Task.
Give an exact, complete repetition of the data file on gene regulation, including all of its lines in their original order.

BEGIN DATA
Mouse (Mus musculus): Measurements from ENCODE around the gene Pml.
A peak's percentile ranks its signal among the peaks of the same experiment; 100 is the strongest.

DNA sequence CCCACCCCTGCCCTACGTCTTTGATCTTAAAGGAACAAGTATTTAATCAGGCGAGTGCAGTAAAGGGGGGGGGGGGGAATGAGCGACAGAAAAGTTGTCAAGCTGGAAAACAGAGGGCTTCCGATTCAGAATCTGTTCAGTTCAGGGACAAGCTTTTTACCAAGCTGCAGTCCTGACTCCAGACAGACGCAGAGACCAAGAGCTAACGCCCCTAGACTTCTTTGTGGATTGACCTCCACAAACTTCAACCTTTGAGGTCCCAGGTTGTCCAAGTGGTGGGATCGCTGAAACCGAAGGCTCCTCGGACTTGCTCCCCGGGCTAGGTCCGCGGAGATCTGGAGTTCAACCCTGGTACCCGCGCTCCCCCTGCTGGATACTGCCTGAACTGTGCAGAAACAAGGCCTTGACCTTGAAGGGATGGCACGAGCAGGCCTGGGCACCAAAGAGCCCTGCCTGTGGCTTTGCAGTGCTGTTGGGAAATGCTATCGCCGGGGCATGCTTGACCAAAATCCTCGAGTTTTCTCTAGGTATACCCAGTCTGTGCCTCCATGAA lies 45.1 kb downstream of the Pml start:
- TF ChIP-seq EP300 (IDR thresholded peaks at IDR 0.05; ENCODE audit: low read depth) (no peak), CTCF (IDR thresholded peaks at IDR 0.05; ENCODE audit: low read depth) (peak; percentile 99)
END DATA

Mouse (Mus musculus): Measurements from ENCODE around the gene Pml.
A peak's percentile ranks its signal among the peaks of the same experiment; 100 is the strongest.

DNA sequence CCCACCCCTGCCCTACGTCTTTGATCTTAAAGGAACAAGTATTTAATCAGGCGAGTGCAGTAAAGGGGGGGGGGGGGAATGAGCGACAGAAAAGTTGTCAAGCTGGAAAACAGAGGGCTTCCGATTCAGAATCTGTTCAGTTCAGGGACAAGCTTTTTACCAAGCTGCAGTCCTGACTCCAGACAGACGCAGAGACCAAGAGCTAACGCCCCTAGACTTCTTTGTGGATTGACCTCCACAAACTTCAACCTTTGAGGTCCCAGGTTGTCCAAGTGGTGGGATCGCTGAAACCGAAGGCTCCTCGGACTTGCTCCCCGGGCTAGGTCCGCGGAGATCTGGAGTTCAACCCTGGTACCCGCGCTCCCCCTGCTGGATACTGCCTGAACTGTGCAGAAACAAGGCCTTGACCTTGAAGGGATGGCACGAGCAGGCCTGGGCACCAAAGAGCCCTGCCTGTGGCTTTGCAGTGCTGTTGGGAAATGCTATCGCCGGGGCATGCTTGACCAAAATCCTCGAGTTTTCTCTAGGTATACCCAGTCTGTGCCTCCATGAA lies 45.1 kb downstream of the Pml start:
- TF ChIP-seq EP300 (IDR thresholded peaks at IDR 0.05; ENCODE audit: low read depth) (no peak), CTCF (IDR thresholded peaks at IDR 0.05; ENCODE audit: low read depth) (peak; percentile 99)